(On Cable TV, July 2013) The idea of septuagenarian Woody Allen writing/directing a romantic comedy starring a pair of young women may feel strange, but looking at the result in Vicky Cristina Barcelona, you have to give Allen all the acclaim he deserves. The film features two Americans holidaying in Barcelona: Rebecca Hall as the sensible one with a clear idea of her future and Scarlett Johansson as the flighty one in search of direction. The fun begins when they both fall (at different times) for the same man, and the repercussions that this has over both women’s self-esteem and sense of identity. That, perhaps, is where Allen’s maturity comes into play: by the end of the film, few questions have been settled satisfactorily, even though everyone seems to know a bit more about themselves. As such, don’t expect a conventional crowd-pleaser, even though Vicky Cristina Barcelona is light-hearted enough to qualify as a comedy. Good actors easily make up for whatever non-ending the film may have: While Johansson is decent as the titular Cristina, it’s Rebecca Hall who’s the film’s revelation as the brainier and more conflicted Vicky. Javier Bardem is scarily good as the tall, dark, handsome stranger that shatters the heroines’ world, while Penelope Cruz is almost as striking as the one force of chaos that upsets Bardem’s character. While the film doesn’t have enough of a conclusion to fully satisfy, it’s easy to get swept in this unconventional romantic comedy, and to appreciate the sights that Barcelona has to offer.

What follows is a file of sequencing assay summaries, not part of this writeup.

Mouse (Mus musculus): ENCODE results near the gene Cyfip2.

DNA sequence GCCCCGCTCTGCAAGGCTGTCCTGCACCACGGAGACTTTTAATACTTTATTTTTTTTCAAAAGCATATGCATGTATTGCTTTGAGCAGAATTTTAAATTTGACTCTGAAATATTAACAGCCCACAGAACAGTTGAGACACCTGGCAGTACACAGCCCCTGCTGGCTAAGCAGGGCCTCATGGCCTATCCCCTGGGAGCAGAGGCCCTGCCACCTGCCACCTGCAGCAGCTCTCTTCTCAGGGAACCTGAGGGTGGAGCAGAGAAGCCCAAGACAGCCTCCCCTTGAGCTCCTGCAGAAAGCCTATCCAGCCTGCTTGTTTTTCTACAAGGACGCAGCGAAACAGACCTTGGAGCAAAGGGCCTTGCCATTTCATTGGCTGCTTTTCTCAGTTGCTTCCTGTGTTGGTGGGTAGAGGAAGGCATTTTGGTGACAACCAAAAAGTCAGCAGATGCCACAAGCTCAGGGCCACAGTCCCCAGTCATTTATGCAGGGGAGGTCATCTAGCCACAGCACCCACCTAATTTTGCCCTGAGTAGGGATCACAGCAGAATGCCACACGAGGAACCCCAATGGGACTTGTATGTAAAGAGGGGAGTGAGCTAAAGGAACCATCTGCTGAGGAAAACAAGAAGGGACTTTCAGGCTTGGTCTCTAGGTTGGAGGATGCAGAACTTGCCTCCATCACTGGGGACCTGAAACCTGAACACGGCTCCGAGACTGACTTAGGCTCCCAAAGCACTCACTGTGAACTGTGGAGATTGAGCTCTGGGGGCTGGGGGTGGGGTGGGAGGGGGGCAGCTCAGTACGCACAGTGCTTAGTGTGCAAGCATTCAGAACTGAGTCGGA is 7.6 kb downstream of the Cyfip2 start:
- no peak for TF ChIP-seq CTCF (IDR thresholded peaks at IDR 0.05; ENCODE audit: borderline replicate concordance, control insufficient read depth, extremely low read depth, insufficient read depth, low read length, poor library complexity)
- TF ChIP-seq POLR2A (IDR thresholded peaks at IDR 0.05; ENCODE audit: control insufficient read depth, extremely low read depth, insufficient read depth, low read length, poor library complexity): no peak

(Video on Demand, February 2013) The James Bond franchise needed to celebrate its fiftieth anniversary in style, and Skyfall is just what critics ordered, especially after the disappointment that was Quantum of Solace on the heels of the invigorating Casino Royale reboot. A surprising, intimate celebration/deconstruction of the Bond mythos, Skyfall feels like the most richly thematic Bond yet, indulging into the British machismo of the character while making him fail at nearly every turn. It’s a film that makes a daring series of choices, by nearly killing off the character, graphically exposing his shortcomings, putting him in the service of the matriarchy, flipping the Bond structure as to put the obligatory winks at the beginning of the picture, and delving deeper into Bond’s back-story than ever before. It also features one of the oddest and most effective villains in recent Bond history, as Javier Bardem flamboyantly (yes, that’s the code word) plays an enemy with a straightforward yearning for vengeance. Director Sam Mendes wasn’t the most obvious choice to direct the film, but his handling of the film is immensely self-assured, delivering neat jolts of action alongside the most character-driven moments. It helps that Daniel Craig here solidifies his take as the most credible Bond since Connery, that Judi Dench can sustain a script heavy on her character, and that Naomie Harris fits perfectly in her role. The film’s cinematography is top-notch, and Skyfall is peppered with great moments from a climax-worthy opening action sequence to a one-shot neon-backlit fight to a masterful villain walk-in. Thematically, the film is rich, with real-world allusions crowding symbolism and dramatic ironies. There are too many issues with Skyfall to qualify it as an unimpeachable masterpiece: There’s a lull at the beginning of the third act, the villain’s plan is one of those convenient “everything has to be just so” house of cards, and the seriousness of the picture is the kind of reinterpretation you can only do once a generation. But Skyfall does complete the franchise re-invention process started by Casino Royale: by the time the credits roll, all the pieces (Q, M, Monneypenny, Bond back in service “with pleasure”) have been put in place for another series of installments, preferably ones that goes back to a less serious take on the character now that it has reset expectations.